Protecting plants from the first frosts of autumn

Frosty spider

The barometer was at its highest for months and while the days were sunny and warm, the nights became progressively colder.

Then it happened: on Friday 21st October we had our first frost. It was just a light one that day but the following morning we were greeted by a liberal sprinkling of dazzling white frost crystals, sparkling in the morning sun.

By Sunday it was all forgotten; the barometer plummeted, the rain came and with it much milder weather. When will it return? Who can tell? But return it will and next time it will be harder.

Last year we were caught out and lost several precious plants to a sudden cold snap. This year we have been planning ahead, lifting tender specimens and placing them under cover. We have rooted precautionary cuttings and begun mulching some of the plants which are on the border line of hardiness in our region and in our soil.

Lemons cannot be grown out of doors in central France and last year we lost two fine specimens in spite of providing fleece covers. It was the best we could do at the time: the plants were far too large to have in the house and the old metal and glass conservatory was full of office equipment; the log cabin was not yet built. This year we have a lovely new Lemon plant and have already moved it to the conservatory which, although unheated, will give sufficient protection for the time being. The conservatory is more than 100 years old and keeps much of the north side of our house dry and warm. We have replaced many panes of ancient broken glass and it should be cosier this year, in spite of a rusty door which fails to close completely. We have several dozen plants sheltering there, ranging from recently potted cuttings to established specimens in substantial pots. Bedding Geraniums have been gathered together in trays of home-made compost.

Lemons awaiting a glass with gin and tonic

The recently built log cabin classroom is the second building which will be pressed into support of tender plants. It is a large structure with a covered, but open sided patio area occupying 25% of the floor space. By using this patio, some protection can be provided in reasonably light conditions. I also propose building a bench in the cabin by a large, south facing window for cuttings currently rooting in the tunnel under the loft skylights in the main house. I have installed electric heaters which, because of the superb insulation of the thick wooden walls, will keep the temperatures up at minimum expense. If Garden Design Academy students or other guests need to use the cabin before the spring, I trust they will understand that in this household of gardeners the plants always come first!

Over most of our garden the soil has a light, sandy texture. The drainage this provides in winter is very helpful to plants which might otherwise rot at the roots. We leave Gladioli and Dahlias in the ground without problem for instance, something which would have been risky in our previous garden in England. In one bed in the rear garden we have many plants from the Mediterranean, north and South Africa and from South America, including Salvia argentea and Aloysia citrodora, which have overwintered each year without problem. Just in case, I have recently sown home-produced seed of the Silver Clary and taken cuttings of Lemon Verbena, but I hope not to need them and give the plants away next season.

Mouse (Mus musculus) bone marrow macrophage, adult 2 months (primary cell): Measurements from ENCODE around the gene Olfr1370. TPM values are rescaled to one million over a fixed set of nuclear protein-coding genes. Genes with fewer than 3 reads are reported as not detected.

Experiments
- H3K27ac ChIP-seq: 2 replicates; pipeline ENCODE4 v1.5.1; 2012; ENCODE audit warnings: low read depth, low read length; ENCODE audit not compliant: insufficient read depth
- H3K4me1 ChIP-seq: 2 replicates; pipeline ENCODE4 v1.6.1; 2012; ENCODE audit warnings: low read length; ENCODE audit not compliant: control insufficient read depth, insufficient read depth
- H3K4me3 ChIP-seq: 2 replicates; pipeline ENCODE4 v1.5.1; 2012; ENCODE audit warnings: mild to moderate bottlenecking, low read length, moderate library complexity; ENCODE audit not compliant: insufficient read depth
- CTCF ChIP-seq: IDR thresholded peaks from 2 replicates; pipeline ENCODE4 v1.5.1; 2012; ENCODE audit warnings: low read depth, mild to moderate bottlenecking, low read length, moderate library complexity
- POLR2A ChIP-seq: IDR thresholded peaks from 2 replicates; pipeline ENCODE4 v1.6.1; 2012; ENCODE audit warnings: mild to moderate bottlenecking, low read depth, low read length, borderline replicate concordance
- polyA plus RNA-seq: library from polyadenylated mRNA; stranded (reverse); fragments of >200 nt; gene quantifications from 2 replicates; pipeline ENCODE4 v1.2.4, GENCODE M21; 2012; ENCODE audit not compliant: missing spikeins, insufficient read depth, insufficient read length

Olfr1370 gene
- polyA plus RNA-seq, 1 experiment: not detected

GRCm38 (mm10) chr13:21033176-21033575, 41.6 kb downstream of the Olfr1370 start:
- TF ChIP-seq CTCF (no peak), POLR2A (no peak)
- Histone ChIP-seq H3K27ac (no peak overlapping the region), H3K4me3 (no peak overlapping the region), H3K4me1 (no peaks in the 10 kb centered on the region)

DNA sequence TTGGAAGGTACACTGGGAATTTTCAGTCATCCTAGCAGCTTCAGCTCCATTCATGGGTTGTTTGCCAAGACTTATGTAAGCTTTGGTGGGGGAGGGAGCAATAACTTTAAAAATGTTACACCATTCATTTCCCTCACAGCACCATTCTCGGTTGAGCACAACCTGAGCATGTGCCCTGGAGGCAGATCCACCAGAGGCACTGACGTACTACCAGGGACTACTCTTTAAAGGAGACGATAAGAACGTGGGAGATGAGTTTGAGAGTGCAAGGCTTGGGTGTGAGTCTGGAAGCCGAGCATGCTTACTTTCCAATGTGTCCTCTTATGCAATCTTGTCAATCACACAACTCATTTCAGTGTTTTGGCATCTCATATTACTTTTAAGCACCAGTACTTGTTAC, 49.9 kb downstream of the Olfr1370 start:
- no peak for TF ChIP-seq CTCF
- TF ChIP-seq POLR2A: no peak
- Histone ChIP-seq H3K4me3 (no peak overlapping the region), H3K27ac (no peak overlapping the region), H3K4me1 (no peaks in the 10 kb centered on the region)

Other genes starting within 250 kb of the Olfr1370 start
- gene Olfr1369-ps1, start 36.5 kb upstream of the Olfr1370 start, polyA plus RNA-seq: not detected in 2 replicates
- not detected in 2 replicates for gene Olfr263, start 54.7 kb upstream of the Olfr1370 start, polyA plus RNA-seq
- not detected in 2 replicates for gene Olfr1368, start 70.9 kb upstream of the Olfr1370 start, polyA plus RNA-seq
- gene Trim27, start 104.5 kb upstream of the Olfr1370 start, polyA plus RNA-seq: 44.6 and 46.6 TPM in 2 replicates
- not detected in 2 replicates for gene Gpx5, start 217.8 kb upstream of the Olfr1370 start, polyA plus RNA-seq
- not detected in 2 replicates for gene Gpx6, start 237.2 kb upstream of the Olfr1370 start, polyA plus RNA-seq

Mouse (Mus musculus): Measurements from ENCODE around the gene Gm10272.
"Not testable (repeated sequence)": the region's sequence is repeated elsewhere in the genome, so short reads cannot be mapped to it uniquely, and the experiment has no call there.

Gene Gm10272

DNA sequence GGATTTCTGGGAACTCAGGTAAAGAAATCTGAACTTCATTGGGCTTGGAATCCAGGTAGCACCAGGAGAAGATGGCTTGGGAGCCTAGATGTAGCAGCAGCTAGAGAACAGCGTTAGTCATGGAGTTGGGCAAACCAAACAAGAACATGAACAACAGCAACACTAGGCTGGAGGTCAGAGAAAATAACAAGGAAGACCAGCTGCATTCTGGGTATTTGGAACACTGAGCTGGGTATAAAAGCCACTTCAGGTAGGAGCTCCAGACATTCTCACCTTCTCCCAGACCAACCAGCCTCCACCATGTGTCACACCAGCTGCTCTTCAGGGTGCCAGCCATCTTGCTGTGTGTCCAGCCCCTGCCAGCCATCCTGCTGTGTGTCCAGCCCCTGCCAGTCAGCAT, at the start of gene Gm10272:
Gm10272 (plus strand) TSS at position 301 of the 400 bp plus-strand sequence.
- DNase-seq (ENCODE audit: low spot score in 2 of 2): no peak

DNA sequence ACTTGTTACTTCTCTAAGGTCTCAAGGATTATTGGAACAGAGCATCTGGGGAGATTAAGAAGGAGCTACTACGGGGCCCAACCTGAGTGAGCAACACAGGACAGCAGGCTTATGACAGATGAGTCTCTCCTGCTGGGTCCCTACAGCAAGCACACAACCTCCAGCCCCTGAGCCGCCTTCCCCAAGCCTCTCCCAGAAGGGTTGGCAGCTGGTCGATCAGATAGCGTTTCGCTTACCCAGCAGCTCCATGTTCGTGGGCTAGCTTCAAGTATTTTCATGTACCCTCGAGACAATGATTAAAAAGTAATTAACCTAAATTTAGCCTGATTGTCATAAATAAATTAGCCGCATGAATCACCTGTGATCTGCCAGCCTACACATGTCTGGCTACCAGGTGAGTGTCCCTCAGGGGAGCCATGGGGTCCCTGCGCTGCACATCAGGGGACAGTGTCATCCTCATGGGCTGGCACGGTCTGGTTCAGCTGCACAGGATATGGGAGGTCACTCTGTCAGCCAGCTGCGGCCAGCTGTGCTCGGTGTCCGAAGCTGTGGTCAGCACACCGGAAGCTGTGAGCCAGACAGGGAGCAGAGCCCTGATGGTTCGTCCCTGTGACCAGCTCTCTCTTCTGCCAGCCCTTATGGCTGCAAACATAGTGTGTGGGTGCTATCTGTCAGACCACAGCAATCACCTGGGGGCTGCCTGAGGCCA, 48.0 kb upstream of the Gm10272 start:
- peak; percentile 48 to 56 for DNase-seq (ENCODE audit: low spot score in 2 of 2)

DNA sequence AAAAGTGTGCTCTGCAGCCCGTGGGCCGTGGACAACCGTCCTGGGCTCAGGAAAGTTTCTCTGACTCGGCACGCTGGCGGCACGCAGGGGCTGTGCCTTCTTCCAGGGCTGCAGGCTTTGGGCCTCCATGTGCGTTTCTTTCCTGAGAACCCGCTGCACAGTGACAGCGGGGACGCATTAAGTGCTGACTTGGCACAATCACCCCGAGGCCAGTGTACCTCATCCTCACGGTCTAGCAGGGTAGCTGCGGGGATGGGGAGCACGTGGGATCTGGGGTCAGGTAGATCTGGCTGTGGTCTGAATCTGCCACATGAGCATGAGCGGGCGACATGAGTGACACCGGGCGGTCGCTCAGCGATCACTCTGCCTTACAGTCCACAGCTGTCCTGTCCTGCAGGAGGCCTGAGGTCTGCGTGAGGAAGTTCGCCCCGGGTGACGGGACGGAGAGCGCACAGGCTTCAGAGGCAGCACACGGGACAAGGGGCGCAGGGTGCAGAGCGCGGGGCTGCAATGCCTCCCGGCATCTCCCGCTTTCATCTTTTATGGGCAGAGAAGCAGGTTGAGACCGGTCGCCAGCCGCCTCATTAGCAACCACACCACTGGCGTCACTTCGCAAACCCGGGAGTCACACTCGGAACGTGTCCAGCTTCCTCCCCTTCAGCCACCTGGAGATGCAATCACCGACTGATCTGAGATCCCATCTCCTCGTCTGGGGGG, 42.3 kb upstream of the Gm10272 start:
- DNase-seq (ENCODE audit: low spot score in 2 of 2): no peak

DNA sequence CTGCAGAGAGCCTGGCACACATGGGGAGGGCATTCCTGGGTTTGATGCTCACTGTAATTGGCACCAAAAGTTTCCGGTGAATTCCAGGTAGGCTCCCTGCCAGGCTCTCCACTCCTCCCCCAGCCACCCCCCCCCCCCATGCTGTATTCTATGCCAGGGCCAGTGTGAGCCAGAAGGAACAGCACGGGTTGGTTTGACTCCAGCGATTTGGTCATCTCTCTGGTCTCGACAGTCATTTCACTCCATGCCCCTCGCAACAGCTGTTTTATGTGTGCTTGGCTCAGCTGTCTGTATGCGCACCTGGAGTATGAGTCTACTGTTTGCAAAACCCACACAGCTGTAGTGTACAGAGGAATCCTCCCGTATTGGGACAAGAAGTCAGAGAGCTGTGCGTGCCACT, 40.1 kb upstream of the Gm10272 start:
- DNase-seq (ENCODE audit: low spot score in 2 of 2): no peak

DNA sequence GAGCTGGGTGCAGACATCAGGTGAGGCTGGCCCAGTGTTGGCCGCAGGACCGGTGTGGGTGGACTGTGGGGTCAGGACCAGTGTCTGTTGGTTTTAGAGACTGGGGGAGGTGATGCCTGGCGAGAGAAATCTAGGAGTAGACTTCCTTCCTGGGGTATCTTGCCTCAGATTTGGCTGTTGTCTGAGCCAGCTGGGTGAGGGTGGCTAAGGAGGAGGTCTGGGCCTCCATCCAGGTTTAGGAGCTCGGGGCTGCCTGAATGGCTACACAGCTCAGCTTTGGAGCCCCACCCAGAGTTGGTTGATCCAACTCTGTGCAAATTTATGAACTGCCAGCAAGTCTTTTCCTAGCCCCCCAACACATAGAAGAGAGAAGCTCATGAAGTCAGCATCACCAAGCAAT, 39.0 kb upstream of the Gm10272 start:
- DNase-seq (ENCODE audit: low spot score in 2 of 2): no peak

Cistus - if you need to prune, wait until the spring.

A couple of cultural techniques have proved of value when overwintering half-hardy plants. I do not prune tender plants until the frosts have gone, allowing the foliage and stems produced last season to protect the shoots and buds which will grow next year. This is especially true of late-blooming plants which would have little chance to regrow if pruned after flowering. Cistus, Convolvulus cneorum, Lagerstroemia and Lavatera are examples of plants which I delay pruning until the spring.

We use leaf mould, generously collected and left in vast heaps around the outskirts of town by the local authority, both as free compost and as winter protection for tender plants. Delicate roots are given a liberal mulching and if heaped up around and over stems, these too benefit from the protection this provides. Where taller branches need similar treatment we use hay, straw and the stems of ornamental grasses, secured with twine if necessary. Our Olive bush was buried in Miscanthus stems last year and came through temperatures down to -17°C.

I love this region of France for its seasons, bringing daily changes to the plants we grow and to those growing wild in the countryside around us. By taking a few precautions, plants which a more reasonable gardener would never attempt, sail through the winter and provide a wider range of gardening experiences than if our choices were more conservative.

A cool patch? Let’s get gardening again!

A delightfully cool morning prompted me to get some more work done in the garden. I like to do a little gardening every day, even if it’s just a spot of weeding with a cup of tea in one hand. It’s been some time since we saw clouds that look as if they mean it however, so I took the opportunity of the reduced temperatures to tidy up the garden of our holiday rental gîte.

Rose 'Paul's Himalayan Musk'

 

We named it Rose Cottage soon after we bought the place and imagined climbing and shrub roses in a romantic sheltered garden at the front of the property. In the end, someone stole the name plate and our only rose is a huge Paul’s Himalayan Musk we brought over from David Austin’s nursery in Northampton, UK.

The rose is very vigorous and the long stems are tied in and side-shoots cut back to around four buds. It now covers a twenty foot stretch of wall, turns a corner and buries a wire boundary fence, so it definitely earns its place in the garden. On the other hand we rarely have occupants in the gîte when it flowers and attempts to grow Clematis through it have so far been unsuccessful. The front garden, with its heavy clay, imported soil, is the only part to suffer from slugs and snails and these seem grateful for the several Clematis I have fed them with over the years.